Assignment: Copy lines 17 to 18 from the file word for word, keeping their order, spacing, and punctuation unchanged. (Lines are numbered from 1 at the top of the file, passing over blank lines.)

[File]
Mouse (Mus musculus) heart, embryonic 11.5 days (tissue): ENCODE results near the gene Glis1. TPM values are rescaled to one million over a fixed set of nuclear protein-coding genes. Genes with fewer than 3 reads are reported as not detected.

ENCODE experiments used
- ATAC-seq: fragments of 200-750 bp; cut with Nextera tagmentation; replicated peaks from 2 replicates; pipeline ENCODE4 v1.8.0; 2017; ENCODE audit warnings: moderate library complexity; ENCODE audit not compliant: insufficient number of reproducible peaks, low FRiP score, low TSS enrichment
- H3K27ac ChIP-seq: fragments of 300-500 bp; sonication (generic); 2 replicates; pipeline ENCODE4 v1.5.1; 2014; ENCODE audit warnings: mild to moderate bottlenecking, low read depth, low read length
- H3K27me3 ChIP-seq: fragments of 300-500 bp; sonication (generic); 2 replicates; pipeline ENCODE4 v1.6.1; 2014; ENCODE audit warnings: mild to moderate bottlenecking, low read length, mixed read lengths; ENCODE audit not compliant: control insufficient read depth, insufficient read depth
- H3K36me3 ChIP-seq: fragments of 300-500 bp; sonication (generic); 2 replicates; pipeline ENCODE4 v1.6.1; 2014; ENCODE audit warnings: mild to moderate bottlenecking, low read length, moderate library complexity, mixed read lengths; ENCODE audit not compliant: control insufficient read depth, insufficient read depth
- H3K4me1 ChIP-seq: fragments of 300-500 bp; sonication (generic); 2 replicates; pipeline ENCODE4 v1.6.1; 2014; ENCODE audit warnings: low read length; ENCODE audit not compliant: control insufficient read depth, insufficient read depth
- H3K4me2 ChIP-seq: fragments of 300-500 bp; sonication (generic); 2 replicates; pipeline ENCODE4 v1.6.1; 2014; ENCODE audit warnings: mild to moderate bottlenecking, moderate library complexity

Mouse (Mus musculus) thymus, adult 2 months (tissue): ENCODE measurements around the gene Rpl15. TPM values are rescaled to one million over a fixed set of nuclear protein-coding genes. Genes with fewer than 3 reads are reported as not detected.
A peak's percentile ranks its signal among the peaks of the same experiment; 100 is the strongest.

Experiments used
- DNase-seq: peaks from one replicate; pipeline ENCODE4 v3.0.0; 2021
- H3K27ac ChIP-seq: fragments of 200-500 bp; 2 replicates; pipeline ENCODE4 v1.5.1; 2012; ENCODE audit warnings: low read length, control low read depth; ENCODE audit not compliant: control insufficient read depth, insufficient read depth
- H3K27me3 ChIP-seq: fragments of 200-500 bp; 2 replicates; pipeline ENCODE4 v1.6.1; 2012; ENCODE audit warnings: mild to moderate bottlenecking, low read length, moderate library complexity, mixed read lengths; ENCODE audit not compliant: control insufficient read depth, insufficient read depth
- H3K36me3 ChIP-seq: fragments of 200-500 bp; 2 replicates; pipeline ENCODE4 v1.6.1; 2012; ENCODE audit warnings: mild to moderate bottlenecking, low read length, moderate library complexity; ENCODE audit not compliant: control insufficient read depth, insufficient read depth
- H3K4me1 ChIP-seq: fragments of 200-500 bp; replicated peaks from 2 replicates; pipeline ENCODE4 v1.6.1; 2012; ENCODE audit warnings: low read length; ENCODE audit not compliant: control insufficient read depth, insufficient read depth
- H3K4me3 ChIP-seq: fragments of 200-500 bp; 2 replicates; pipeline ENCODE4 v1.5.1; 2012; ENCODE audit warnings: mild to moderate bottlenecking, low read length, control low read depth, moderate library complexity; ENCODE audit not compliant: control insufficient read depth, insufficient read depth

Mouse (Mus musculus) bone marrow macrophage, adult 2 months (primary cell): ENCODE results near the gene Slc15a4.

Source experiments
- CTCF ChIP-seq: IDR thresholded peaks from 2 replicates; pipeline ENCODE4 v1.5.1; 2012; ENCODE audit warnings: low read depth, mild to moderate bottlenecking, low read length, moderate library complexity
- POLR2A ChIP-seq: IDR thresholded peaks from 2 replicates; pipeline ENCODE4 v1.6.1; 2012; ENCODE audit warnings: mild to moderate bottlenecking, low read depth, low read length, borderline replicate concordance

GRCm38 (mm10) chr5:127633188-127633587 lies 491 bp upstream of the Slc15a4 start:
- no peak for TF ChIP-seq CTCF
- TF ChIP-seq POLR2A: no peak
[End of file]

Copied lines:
- H3K4me3 ChIP-seq: fragments of 200-500 bp; 2 replicates; pipeline ENCODE4 v1.5.1; 2012; ENCODE audit warnings: mild to moderate bottlenecking, low read length, control low read depth, moderate library complexity; ENCODE audit not compliant: control insufficient read depth, insufficient read depth

Mouse (Mus musculus) bone marrow macrophage, adult 2 months (primary cell): ENCODE results near the gene Slc15a4.